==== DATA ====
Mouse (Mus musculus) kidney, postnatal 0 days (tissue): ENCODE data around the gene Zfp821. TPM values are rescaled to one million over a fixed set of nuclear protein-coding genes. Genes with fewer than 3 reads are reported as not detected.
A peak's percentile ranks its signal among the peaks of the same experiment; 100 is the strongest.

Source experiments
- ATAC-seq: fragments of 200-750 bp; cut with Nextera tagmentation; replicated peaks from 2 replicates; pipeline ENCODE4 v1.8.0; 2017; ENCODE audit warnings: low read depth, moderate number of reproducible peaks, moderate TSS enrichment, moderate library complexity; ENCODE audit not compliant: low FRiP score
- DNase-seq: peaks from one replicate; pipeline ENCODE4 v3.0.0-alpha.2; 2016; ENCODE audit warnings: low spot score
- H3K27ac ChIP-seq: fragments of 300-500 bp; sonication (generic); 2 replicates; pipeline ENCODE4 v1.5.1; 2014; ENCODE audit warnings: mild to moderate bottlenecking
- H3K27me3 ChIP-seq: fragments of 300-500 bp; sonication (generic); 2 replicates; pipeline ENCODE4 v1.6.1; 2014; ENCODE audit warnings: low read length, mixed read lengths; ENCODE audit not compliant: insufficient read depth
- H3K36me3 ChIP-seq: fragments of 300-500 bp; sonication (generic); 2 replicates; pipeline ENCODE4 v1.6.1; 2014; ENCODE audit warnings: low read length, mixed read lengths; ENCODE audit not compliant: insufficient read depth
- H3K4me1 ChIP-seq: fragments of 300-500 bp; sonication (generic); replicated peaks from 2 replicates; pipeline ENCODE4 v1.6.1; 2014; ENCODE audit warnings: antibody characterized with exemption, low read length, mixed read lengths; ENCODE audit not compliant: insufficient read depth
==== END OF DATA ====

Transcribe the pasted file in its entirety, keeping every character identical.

Mouse (Mus musculus) kidney, postnatal 0 days (tissue): ENCODE data around the gene Zfp821. TPM values are rescaled to one million over a fixed set of nuclear protein-coding genes. Genes with fewer than 3 reads are reported as not detected.
A peak's percentile ranks its signal among the peaks of the same experiment; 100 is the strongest.

Source experiments
- ATAC-seq: fragments of 200-750 bp; cut with Nextera tagmentation; replicated peaks from 2 replicates; pipeline ENCODE4 v1.8.0; 2017; ENCODE audit warnings: low read depth, moderate number of reproducible peaks, moderate TSS enrichment, moderate library complexity; ENCODE audit not compliant: low FRiP score
- DNase-seq: peaks from one replicate; pipeline ENCODE4 v3.0.0-alpha.2; 2016; ENCODE audit warnings: low spot score
- H3K27ac ChIP-seq: fragments of 300-500 bp; sonication (generic); 2 replicates; pipeline ENCODE4 v1.5.1; 2014; ENCODE audit warnings: mild to moderate bottlenecking
- H3K27me3 ChIP-seq: fragments of 300-500 bp; sonication (generic); 2 replicates; pipeline ENCODE4 v1.6.1; 2014; ENCODE audit warnings: low read length, mixed read lengths; ENCODE audit not compliant: insufficient read depth
- H3K36me3 ChIP-seq: fragments of 300-500 bp; sonication (generic); 2 replicates; pipeline ENCODE4 v1.6.1; 2014; ENCODE audit warnings: low read length, mixed read lengths; ENCODE audit not compliant: insufficient read depth
- H3K4me1 ChIP-seq: fragments of 300-500 bp; sonication (generic); replicated peaks from 2 replicates; pipeline ENCODE4 v1.6.1; 2014; ENCODE audit warnings: antibody characterized with exemption, low read length, mixed read lengths; ENCODE audit not compliant: insufficient read depth